Only three days later scientists announced that the Greenland “Melt” has happened one month earlier than usual this year, smashing records and causing scientists to reexamine their measuring instruments to make sure they were working correctly.

The art-platform model of RebobinArt is interesting because they are a community organization that manages spaces and issues permits for painting for competitions, festivals, exhibitions, educational programs, and cause-based events like this one.

Under the guidance of Director Marc Garcia, RobobinArt promotes and facilitates a different sort of public painting that is not strictly commercial and yet it is clearly not the freewheeling graffiti/street art based stuff that made Barcelona such a magnet for artists in the early-mid 2000s…Continue reading here

No. 2
Chip Thomas’ New Mural, Indigenous People, and #NoDAPL


Chip Thomas. The original photograph of JC Morningstar holding her dog on a swing. Indigenous People’s Day at Fort Lewis College. Durango, CO. (photo © Chip Thomas)

“Street Artist and activist Jetsonorama (Chip Thomas) saw his work pull together a number of people in Durango, Colorado on October 10th as the city and the college celebrated their first ever “Indigenous People’s Day”. His photograph of an indigenous youth named JC Morningstar swinging and kissing her dog was chosen by a group of students from Fort Lewis College, where 24% of the population is indigenous.

The unveiling ceremony for the mural began with a traditional pow wow prayer by a drum circle and Chip says “the highlight of the day for me was having JC, her dog and her family travel 4 hours to Durango to attend the unveiling before going to the Tribe Called Red show that evening.”…Continue reading here

No 1
Chihuahua, a Mexican Desert City with a Few “Street Art” Blooms


Paola Delfin. Chihuahua, Mexico. Centropolis Art Festival 2014. (photo © Jaime Rojo)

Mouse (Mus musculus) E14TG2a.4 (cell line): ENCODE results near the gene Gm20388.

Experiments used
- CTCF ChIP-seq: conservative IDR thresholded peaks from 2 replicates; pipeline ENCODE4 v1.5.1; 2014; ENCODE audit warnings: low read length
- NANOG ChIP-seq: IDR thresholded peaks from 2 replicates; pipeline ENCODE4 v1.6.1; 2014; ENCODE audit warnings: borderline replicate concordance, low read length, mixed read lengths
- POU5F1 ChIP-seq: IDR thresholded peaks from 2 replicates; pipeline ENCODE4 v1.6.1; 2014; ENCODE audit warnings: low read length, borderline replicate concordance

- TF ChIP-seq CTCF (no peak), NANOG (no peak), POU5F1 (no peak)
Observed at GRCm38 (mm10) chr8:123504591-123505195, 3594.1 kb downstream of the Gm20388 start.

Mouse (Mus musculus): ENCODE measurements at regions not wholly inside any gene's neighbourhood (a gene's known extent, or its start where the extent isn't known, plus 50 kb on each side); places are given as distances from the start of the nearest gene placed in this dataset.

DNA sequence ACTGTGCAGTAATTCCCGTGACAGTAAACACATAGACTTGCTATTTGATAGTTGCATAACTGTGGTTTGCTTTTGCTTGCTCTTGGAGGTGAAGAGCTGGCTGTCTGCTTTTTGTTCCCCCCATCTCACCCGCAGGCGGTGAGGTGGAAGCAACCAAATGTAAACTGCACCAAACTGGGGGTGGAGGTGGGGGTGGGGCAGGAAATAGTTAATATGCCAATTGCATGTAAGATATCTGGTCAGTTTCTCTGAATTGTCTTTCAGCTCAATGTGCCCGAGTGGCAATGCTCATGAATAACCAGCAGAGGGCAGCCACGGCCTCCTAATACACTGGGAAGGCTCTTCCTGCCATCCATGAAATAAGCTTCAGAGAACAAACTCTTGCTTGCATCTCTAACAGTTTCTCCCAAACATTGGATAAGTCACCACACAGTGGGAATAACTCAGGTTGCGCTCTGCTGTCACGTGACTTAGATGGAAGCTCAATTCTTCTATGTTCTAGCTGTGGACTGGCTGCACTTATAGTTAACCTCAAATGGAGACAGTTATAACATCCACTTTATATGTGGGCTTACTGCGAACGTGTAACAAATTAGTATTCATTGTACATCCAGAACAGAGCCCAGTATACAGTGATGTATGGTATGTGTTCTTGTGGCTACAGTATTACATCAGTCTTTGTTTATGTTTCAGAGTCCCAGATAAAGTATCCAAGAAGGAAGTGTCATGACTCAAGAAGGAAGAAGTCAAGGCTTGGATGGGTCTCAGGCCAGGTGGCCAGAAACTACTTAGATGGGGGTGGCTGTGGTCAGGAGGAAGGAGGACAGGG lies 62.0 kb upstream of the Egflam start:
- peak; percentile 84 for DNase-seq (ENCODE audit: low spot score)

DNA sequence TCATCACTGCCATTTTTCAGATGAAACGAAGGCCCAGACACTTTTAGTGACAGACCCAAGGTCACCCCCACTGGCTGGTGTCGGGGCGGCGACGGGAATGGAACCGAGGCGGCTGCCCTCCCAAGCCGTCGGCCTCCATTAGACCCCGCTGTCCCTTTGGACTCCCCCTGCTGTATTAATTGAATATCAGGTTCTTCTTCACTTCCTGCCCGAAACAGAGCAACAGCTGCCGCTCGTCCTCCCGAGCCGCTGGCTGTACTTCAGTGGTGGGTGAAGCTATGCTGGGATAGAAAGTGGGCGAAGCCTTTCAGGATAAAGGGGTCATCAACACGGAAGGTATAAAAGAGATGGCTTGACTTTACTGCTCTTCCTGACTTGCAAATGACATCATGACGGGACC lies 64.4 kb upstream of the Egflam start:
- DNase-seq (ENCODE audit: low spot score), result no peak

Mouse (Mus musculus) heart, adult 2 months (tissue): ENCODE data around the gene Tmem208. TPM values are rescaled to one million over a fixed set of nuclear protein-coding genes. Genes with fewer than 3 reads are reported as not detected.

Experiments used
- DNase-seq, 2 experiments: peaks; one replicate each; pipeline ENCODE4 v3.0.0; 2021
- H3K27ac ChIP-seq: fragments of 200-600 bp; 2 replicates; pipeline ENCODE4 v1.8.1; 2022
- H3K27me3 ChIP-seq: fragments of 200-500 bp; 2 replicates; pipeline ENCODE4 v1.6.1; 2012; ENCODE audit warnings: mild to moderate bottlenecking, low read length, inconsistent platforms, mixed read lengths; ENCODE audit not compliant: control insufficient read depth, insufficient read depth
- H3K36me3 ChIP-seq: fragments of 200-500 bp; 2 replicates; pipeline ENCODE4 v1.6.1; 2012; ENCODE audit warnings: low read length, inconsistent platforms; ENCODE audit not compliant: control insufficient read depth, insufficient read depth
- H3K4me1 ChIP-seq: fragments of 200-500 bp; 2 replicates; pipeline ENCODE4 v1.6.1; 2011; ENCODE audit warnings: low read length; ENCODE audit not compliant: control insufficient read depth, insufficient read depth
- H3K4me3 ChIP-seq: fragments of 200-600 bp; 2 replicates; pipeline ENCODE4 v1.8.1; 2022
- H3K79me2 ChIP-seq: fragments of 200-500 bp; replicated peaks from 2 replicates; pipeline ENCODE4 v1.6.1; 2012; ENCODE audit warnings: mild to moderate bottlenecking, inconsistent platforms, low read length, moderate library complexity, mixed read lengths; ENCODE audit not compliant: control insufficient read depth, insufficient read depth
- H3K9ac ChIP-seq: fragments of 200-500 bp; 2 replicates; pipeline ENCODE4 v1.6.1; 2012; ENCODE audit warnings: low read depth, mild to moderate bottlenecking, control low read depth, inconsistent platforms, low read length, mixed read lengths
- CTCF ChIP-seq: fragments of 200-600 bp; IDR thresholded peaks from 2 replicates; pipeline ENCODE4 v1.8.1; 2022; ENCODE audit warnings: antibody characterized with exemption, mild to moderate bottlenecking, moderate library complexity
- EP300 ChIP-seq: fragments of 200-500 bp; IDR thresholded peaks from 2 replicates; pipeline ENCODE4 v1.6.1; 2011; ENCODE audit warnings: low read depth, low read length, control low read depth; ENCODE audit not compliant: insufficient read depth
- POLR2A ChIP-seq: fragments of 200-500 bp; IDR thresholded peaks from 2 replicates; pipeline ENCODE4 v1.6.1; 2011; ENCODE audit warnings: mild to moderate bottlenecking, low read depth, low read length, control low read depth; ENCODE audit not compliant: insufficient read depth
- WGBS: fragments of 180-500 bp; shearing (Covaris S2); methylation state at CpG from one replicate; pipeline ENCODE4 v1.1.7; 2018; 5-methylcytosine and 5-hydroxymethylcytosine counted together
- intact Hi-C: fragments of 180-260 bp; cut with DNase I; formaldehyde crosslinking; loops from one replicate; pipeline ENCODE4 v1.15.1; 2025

“Chihuahua is like one big ranch,” says a local reporter who guides you around this desert city known for beef, cheese, sotol, cowboy boots… and a growing middle class – thanks to the hundred plus multinational maquiladoras operating here with a focus on aerospace, medical equipment, and automobile manufacturing.

The “ranch” metaphor is meant to be welcoming, but it also lets you know that this city of nearly a million can still feel like a small town. This is the capital of Mexico’s largest state, which goes by the same name. And yes, the diminutive and scrappy dog originated here – as did Pancho Villa, and you can visit his homestead if you like.

It’s not the typical city where you might expect to find Street Art, yet only a few blocks from the government palace downtown that holds two stories of wall paintings by Mexican muralist Aarón Piña Mora, you will find new paintings in the dusty side streets that indicate a more international flavor is present…Continue reading here

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Borders and Boundaries : A Multi-Disciplinary Exhibit at St. Petersburg’s Street Art Museum

Borders and Boundaries : A Multi-Disciplinary Exhibit at St. Petersburg’s Street Art Museum

Rafael Schacter Takes a More Nuanced Approach to the Migration Crisis

Commerce and technology have been eroding traditional constructs of the borders and boundaries, especially in the age of the Internet, satellites, transnational banking and trade agreements that create governing bodies that openly dismiss national sovereignty, integrity, identity, aspirations. Borders and boundaries are contested, guarded, or disregarded at will; open to international capital, porous to immigration, hardened by armies.

Daily they are in the headlines: Trump’s plans to build a wall along the US-Mexican border, Syrian war refugees immigrating across European borders, Israel and Palestine’s ongoing land and settlement disputes, even maritime territorial claims of China and the Phillipines in the South China Sea that were ruled upon yesterday  – all reveal clues to our historically complicated relationships and geo-political perspectives.

Art to the rescue!

A current show mounted by primarily urban artists under the direction and curatorial vision of Rafael Schacter in Saint Petersburg, Russia takes on a thin, rich slice of this story; a conceptual examination of borders and boundaries from the perspective of migration. With global forced displacement breaking all records in 2015 at 60 million people according to the UN we clearly need to re-examine these constructs and decide what purpose/ which people borders are serving.